You can't improve if you don't try.
And heck, I at least want to see them try.

elanerobbiApril 27, 2016

Is this going to be available on VR?


I watched the demos on YT.

PhilPhillip Stortzum, April 27, 2016

Quote from: broodwars

Miyamoto's never really gotten over the fact that motion controls died with the Wii, and they died because no one wanted them once the casuals went to mobile.

This is blatantly untrue with the VR devices using motion controls as a control method. Then there's gyro usage that still gets action.

EnnerApril 27, 2016

Quote from: Phil

Quote from: broodwars

Miyamoto's never really gotten over the fact that motion controls died with the Wii, and they died because no one wanted them once the casuals went to mobile.

This is blatantly untrue with the VR devices using motion controls as a control method. Then there's gyro usage that still gets action.

in b4 "Like I said, NO ONE WANTED THEM (motion controls and VR)"

broodwarsApril 27, 2016

Quote from: Phil

Quote from: broodwars

Miyamoto's never really gotten over the fact that motion controls died with the Wii, and they died because no one wanted them once the casuals went to mobile.

This is blatantly untrue with the VR devices using motion controls as a control method. Then there's gyro usage that still gets action.

The new VR devices may support motion controllers, but we have had no sales data to support that anyone is buying or will buy them. The various VR companies are desperately chasing the Wii audience in a vain attempt to try to make lightning strike twice, but that doesn't mean motion control is actually successful again. I suspect that when VR fails this year (as it has before and likely will again, like 3D before it) due to having no compelling software; a high price tag/tech requirement; and there being no way to effectively market it, you'll see those much-vaunted motion controllers lining the bargain bins for years.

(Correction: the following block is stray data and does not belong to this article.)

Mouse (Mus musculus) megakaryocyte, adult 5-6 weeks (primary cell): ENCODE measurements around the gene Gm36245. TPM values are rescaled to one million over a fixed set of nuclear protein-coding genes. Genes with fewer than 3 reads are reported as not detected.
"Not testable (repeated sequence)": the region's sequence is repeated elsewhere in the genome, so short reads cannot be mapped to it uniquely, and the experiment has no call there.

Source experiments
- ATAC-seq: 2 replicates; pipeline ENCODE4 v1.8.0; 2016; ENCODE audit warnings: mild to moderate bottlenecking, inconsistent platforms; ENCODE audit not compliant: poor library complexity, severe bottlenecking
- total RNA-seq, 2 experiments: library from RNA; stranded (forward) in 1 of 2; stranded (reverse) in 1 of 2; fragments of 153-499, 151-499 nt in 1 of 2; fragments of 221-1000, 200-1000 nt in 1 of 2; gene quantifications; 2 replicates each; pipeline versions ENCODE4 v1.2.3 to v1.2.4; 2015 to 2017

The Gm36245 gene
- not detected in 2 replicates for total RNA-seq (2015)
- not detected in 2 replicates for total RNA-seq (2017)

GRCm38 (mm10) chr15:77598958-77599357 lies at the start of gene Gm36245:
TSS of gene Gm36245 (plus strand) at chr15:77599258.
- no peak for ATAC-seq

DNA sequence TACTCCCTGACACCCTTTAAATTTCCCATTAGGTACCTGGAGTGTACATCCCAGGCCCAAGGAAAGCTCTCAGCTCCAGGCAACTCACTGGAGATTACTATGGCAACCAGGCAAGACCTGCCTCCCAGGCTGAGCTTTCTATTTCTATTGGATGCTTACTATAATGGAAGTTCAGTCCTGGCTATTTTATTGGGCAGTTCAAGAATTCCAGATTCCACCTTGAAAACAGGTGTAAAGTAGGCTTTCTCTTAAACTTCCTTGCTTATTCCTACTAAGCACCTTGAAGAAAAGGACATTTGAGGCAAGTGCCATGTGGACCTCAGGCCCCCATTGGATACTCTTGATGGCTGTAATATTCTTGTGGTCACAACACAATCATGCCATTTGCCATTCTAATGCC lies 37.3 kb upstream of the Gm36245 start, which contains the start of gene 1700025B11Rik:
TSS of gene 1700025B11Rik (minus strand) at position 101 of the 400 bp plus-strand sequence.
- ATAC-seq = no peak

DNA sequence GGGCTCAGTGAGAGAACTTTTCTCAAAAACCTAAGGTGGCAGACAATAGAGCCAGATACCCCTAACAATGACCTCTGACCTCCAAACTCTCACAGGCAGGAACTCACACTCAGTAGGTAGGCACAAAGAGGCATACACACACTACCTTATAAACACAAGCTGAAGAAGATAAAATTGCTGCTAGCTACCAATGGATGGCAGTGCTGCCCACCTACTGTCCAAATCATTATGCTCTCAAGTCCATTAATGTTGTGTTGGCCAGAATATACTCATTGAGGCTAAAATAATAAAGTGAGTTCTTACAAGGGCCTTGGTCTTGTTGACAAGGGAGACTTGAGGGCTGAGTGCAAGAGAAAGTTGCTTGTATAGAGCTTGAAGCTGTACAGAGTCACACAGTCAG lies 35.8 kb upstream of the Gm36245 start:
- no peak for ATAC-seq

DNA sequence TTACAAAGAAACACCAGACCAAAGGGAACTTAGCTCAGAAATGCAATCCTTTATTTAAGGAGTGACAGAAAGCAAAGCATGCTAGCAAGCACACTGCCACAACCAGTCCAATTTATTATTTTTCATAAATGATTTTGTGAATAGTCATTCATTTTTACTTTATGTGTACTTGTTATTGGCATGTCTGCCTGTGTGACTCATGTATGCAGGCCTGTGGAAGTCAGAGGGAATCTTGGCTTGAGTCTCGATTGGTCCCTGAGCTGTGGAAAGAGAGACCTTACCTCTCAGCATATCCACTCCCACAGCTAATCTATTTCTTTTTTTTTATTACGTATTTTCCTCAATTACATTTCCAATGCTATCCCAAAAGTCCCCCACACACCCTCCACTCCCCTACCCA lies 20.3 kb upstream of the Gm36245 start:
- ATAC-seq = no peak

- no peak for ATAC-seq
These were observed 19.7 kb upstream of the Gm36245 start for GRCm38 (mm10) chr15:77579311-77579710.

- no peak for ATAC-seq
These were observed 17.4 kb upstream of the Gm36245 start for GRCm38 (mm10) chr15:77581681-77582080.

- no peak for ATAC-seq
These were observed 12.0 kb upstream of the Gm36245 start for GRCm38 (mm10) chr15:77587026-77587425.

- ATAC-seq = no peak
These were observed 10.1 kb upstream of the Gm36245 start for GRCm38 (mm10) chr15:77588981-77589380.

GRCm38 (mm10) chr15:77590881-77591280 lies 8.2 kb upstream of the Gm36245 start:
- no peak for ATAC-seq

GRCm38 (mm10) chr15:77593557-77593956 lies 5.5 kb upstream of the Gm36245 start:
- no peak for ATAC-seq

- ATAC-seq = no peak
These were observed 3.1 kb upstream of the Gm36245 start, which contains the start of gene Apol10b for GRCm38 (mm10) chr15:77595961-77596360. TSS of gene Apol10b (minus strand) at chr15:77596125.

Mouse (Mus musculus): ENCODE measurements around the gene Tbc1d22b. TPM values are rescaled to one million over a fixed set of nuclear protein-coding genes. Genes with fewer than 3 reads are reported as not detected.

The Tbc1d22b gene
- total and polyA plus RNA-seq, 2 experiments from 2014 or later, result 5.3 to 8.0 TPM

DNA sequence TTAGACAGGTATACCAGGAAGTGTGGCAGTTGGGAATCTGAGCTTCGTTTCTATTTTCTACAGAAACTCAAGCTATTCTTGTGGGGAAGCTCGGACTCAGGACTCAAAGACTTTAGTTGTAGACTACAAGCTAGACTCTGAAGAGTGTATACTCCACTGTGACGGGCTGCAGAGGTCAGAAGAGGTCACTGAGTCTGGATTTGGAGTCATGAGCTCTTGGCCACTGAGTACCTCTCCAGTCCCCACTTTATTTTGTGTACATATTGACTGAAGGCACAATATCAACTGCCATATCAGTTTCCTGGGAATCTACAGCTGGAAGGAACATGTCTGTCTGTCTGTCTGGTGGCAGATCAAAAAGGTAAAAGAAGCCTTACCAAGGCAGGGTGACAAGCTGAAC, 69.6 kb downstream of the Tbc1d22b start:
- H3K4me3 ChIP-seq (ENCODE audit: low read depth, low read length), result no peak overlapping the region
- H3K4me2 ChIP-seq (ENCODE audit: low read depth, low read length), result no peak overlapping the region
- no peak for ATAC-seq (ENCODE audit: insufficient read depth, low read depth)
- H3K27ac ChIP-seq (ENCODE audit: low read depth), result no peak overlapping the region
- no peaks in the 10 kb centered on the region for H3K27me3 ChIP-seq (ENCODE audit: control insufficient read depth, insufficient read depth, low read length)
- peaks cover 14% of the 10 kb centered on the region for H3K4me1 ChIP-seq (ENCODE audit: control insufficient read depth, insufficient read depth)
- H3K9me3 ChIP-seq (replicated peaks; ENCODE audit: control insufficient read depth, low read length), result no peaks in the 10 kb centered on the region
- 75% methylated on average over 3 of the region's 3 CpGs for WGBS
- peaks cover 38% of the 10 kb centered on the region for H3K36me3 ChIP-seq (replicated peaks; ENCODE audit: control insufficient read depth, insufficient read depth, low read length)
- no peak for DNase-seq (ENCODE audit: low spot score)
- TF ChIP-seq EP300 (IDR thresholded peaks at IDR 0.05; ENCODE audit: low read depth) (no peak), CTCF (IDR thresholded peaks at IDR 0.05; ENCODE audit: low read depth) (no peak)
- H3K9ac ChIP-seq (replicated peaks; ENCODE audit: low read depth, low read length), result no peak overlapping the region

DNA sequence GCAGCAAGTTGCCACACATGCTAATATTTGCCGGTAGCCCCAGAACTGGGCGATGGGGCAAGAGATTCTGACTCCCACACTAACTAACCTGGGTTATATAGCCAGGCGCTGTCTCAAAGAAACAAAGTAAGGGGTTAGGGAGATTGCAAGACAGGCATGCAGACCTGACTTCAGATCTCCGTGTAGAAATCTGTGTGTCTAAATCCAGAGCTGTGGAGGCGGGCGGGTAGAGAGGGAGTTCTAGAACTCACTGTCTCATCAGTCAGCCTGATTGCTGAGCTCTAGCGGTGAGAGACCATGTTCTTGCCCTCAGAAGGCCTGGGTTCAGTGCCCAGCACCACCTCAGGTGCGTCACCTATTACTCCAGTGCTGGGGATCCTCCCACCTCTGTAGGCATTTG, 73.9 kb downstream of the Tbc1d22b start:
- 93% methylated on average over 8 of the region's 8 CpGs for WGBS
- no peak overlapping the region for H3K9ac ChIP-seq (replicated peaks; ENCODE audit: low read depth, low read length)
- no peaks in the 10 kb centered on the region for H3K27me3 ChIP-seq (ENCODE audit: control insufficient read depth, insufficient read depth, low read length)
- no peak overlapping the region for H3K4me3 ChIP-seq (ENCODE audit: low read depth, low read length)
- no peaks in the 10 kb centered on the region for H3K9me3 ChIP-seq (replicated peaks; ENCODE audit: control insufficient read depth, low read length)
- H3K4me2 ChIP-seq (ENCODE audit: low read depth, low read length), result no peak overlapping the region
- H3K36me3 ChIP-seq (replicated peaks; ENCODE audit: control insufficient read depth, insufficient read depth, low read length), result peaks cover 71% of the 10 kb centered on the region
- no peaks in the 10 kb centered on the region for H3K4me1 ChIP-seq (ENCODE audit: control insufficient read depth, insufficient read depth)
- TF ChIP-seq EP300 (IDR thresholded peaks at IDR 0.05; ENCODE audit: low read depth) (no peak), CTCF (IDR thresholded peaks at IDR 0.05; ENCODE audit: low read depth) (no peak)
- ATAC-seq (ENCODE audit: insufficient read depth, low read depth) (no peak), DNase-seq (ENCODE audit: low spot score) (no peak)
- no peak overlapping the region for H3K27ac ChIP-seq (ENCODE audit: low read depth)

PhilPhillip Stortzum, April 27, 2016

Quote from: broodwars

Quote from: Phil

Quote from: broodwars

Miyamoto's never really gotten over the fact that motion controls died with the Wii, and they died because no one wanted them once the casuals went to mobile.

This is blatantly untrue with the VR devices using motion controls as a control method. Then there's gyro usage that still gets action.

The new VR devices may support motion controllers, but we have had no sales data to support that anyone is buying or will buy them. The various VR companies are desperately chasing the Wii audience in a vain attempt to try to make lightning strike twice, but that doesn't mean motion control is actually successful again. I suspect that when VR fails this year (as it has before and likely will again, like 3D before it) due to having no compelling software; a high price tag/tech requirement; and there being no way to effectively market it, you'll see those much-vaunted motion controllers lining the bargain bins for years.

Well see, I'm seeing so-called hardcore gamers and message board dwellers seem more interested in VR than the casual crowd. It's VR this, VR that, VR is a game-changer stuff on GAF and the like. While some VR devices are being catered towards the more casual of gamers, things like PSVR are heading straight towards those who play a lot of games. The pricing of the devices is hardly something I would say is for the casual anyway.

pokepal148April 27, 2016

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WiiU

Game Profile

Star Fox Zero Box Art

Genre Action
Developer Nintendo
Players1 - 2

Worldwide Releases

na: Star Fox Zero
Release Apr 22, 2016
PublisherNintendo
RatingEveryone 10+
jpn: Star Fox Zero
Release Apr 21, 2016
PublisherNintendo
RatingAll Ages
eu: Star Fox Zero
Release Apr 22, 2016
PublisherNintendo
Rating7+
aus: Star Fox Zero
Release Apr 23, 2016
PublisherNintendo
RatingParental Guidance